In our simulation, let’s say that the true proportion the coin comes up heads is 0.7. Since each coin toss is independent of the other, these are conditions for a binomial distribution. We’ll illustrate simulations using scipy.stats and inference using pymc. I’ll also show how to do a simulation using pymc alone but I think using the scipy.stats module has more flexibility.

# Running forwards: simulation to get data

Let’s imagine we do two coin flips. The possibilities after three tosses ($n$=2) is to observe 0 heads (H), 1 H, or 2 H. The number of observed heads is assigned $k$. Formally, the model equation with the known parameters will look like this.

$H \sim \text{Binomial}(n=2, p=0.7)$

It can be read as “the number of heads we will observe is binomially distributed after two tosses of a coin, with true known proportion of heads of 0.7”. We can get the probability mass function (PMF) for this distribution like this.

# k = 0, 1, or 2 heads
stats.binom.pmf(k=range(3), n=2, p=0.7)

array([0.09, 0.42, 0.49])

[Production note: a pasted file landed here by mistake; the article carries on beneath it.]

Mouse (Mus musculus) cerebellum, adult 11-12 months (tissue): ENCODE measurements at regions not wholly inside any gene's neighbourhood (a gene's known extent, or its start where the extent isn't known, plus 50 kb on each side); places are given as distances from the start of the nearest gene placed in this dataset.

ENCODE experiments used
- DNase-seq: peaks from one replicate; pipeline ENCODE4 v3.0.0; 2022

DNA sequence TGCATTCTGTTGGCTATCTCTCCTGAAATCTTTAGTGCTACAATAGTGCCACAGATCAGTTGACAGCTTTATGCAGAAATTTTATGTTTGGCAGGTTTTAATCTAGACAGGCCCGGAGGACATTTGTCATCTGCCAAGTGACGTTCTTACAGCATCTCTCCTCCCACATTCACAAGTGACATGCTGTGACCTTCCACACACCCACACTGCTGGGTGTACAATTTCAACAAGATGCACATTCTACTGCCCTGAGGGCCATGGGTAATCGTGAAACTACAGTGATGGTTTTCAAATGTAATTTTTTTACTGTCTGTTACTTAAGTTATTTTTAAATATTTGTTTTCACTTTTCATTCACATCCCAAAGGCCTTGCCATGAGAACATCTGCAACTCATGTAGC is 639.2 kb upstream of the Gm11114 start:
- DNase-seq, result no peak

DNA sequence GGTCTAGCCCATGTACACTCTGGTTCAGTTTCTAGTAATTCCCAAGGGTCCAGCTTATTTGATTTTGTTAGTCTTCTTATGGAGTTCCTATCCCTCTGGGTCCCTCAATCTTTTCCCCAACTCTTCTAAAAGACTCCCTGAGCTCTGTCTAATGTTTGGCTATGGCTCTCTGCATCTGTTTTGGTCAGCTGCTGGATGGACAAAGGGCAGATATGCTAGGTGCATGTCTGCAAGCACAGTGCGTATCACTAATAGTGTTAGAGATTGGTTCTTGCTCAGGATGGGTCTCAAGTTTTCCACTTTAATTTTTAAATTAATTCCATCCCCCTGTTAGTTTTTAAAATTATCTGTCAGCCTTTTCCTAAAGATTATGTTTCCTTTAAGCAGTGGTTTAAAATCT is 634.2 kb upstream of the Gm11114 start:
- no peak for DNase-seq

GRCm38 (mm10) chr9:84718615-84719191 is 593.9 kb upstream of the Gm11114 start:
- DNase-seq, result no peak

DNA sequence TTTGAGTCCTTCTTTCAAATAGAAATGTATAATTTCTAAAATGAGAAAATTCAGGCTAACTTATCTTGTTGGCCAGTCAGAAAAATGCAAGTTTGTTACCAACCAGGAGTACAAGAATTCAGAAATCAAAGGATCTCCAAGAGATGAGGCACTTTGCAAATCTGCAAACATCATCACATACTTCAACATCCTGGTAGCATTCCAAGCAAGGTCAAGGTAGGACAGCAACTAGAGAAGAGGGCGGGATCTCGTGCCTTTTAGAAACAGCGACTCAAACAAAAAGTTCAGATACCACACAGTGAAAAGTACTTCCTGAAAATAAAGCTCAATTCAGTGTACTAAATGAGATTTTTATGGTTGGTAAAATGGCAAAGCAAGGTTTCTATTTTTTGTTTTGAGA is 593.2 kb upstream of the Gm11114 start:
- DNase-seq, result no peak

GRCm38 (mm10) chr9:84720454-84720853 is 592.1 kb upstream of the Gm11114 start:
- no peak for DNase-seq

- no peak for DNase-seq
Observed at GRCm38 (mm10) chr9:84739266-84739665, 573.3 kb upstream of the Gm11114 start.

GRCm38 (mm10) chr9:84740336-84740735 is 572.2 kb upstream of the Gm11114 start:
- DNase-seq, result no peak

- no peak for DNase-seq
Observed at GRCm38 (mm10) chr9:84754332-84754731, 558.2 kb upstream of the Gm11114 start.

This means that, after two coin flips, we expect to observe 0 heads with 9% probability, 1 head with 42% probability, and 2 heads with 49% probability. These three possibilities sum to 100%. We can’t get more hits on water ($k$) than the number of tosses ($n$). This is made clear if we try to input a value of $k$ that is $n$. (We’ll do an explicit construction of a list of k values.)

stats.binom.pmf(k=[0, 1, 2, 3], n=2, p=0.7)

array([0.09, 0.42, 0.49, 0.  ])


We don’t get an error, we simply get a probability of zero when $k > n$. Now let’s simulate.

We can use stats.binom.rvs to input parameters and generate data. Let’s do multiple trials, which is parameterized by size. To be clear, each trial means we’re doing two tosses and recording the number of heads in that trial. We’ll repeat this until we have 10 total trials.

# Use rvs to make dummy observations
stats.binom.rvs(n=2, p=0.7, size=10)

array([2, 2, 1, 1, 1, 2, 2, 2, 2, 1])


If you keep executing this cell, you’ll get a new set of values for observed W. We can also generate a high number of trials by simply making size large. We’ll do 10,000 trials.

dummy_h = stats.binom.rvs(n=2, p=0.7, size=10 ** 5)
dummy_h

array([2, 2, 1, ..., 1, 1, 2])